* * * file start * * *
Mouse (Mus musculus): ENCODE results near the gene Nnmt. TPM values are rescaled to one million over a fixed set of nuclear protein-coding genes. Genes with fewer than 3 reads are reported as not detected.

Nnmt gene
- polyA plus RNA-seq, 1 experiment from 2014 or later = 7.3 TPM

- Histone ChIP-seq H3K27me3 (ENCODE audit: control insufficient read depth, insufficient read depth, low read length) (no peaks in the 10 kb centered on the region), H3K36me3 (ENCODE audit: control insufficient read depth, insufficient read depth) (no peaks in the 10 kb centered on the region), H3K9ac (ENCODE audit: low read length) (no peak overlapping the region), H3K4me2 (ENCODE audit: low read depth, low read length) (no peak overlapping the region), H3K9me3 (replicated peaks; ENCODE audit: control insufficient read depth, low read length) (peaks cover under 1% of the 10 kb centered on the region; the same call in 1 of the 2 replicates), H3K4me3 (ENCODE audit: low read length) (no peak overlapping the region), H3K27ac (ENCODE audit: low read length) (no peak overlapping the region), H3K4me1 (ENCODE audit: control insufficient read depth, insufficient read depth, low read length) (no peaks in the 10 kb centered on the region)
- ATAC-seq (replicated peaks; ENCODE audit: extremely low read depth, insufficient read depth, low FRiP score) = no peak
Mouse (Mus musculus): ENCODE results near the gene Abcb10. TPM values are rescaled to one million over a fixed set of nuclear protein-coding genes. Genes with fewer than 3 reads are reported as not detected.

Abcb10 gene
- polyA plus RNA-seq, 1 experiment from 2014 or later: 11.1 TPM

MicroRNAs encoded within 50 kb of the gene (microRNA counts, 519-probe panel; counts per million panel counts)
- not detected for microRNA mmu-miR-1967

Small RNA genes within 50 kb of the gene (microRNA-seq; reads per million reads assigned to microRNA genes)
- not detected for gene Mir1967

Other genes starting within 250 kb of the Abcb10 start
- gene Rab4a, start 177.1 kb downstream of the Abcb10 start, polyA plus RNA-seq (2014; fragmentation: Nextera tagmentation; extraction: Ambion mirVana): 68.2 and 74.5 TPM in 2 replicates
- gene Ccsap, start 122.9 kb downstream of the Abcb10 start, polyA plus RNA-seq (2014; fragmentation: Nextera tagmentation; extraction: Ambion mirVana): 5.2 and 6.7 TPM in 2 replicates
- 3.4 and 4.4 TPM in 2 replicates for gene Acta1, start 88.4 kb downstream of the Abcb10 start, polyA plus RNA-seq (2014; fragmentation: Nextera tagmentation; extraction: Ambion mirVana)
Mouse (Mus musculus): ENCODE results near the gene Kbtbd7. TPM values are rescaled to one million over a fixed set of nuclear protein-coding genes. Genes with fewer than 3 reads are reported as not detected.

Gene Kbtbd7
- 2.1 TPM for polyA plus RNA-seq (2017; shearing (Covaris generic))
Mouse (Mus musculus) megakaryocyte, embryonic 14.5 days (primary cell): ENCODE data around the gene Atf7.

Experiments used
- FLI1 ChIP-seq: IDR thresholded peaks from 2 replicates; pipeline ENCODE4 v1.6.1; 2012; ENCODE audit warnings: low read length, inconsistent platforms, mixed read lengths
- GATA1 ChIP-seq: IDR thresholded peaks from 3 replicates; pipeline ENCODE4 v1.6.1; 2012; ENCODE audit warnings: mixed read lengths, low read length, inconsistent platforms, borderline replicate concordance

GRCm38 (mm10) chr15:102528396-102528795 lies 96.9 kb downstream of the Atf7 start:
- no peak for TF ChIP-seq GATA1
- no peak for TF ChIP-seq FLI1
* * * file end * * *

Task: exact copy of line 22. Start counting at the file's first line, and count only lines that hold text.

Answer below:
- FLI1 ChIP-seq: IDR thresholded peaks from 2 replicates; pipeline ENCODE4 v1.6.1; 2012; ENCODE audit warnings: low read length, inconsistent platforms, mixed read lengths